The collection of human odor volatiles is of interest to forensic applications as a path to investigate canine scent discriminations in legal investigations. A study using a selected array of previously identified human odor compounds has been conducted to determine the retention and release capabilities of five (5) natural and synthetic fabric types, cotton (mercerized fabric and gauze matrix), polyester, rayon and wool. A direct spike approach as well the use of a dynamic airflow device were the two approaches used for the collection of the selected volatile organic mix. The direct spike experiment showed how natural, cellulosic fibers such as viscose rayon showed an enhanced ability to release a reproducible volatile odor profile. Rayon demonstrated to be the fabric type with the highest recovered scent mass amounts, followed by wool and polyester. As was expected cotton showed the lowest recovered amounts, possibly due to its complex fiber morphology which enhances the possibility of chemicals to be retained in higher rates within the structure of the cotton fiber. Samples collected on the same fabric substrate showed a reproducible odor profile as measured via hierarchical clustering which corroborates previous live human odor studies and which can be pivotal in forensic biometric measurements. The introduction of an airflow variable to volatile collection decreased the amounts recovered for all fiber types. The reproducibility for each fabric type between replicate sampling was also reduced and a statistical significant difference (P<0.001) was observed in the interaction between airflow speed and fabric type. The cotton fabric was the material which showed enhance collection at the low airflow speed as observed by the recovered mass amount. In conclusion, these findings do indicate that chemical retention is strongly affected by fiber type and outside environmental variables such as airflow, which can alter the odor profile of a collected scent sample.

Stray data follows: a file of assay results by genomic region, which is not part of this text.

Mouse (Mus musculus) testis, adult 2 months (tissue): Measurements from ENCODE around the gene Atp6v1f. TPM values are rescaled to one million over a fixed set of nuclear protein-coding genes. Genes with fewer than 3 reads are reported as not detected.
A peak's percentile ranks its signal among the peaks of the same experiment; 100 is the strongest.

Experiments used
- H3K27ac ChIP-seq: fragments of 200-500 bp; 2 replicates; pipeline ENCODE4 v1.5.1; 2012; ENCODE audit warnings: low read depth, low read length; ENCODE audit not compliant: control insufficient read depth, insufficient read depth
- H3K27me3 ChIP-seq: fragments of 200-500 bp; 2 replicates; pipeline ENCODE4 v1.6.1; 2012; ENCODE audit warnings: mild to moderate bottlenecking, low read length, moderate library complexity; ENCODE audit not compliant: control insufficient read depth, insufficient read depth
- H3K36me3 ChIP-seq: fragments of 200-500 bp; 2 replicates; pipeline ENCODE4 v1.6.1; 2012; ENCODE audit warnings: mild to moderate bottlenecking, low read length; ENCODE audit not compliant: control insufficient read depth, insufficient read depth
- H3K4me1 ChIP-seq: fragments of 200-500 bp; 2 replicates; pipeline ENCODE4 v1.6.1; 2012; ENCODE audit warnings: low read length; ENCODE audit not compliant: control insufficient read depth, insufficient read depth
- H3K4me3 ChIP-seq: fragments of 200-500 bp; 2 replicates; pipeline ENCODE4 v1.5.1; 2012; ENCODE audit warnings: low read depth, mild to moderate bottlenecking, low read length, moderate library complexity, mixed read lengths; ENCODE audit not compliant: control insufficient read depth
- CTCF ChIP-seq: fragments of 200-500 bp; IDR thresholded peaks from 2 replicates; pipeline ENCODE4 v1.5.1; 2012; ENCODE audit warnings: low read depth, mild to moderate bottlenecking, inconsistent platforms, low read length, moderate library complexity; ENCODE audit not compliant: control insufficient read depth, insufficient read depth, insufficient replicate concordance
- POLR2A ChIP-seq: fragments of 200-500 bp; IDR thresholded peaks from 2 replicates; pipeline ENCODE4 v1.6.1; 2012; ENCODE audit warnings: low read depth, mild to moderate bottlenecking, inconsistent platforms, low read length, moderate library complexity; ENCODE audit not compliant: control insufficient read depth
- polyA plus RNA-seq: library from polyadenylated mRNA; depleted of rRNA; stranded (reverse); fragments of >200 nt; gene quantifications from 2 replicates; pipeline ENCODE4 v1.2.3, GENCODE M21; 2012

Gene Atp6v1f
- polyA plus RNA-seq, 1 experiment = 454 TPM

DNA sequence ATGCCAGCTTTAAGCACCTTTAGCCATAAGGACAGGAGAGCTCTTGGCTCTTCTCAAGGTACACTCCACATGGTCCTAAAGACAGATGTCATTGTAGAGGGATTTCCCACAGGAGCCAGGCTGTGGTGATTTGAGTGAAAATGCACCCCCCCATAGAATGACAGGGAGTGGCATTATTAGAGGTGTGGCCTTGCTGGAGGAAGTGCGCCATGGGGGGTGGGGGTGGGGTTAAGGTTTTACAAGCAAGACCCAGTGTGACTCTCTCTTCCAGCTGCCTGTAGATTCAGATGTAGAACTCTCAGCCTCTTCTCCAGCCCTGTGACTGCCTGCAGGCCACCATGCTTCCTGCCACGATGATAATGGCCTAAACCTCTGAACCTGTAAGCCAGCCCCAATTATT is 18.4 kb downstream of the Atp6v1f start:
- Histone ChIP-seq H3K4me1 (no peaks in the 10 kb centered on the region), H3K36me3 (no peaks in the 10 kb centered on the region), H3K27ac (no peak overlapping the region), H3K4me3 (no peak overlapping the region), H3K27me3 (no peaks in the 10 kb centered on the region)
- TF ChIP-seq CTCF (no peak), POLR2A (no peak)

Prada, P., Curran, A., & Furton, K. (2014). Characteristic Human Scent Compounds Trapped on Natural and Synthetic Fabrics as analyzed by SPME-GC/MS. Journal of Forensic Science & Criminology, 1(1). https://doi.org/10.15744/2348-9804.1.s101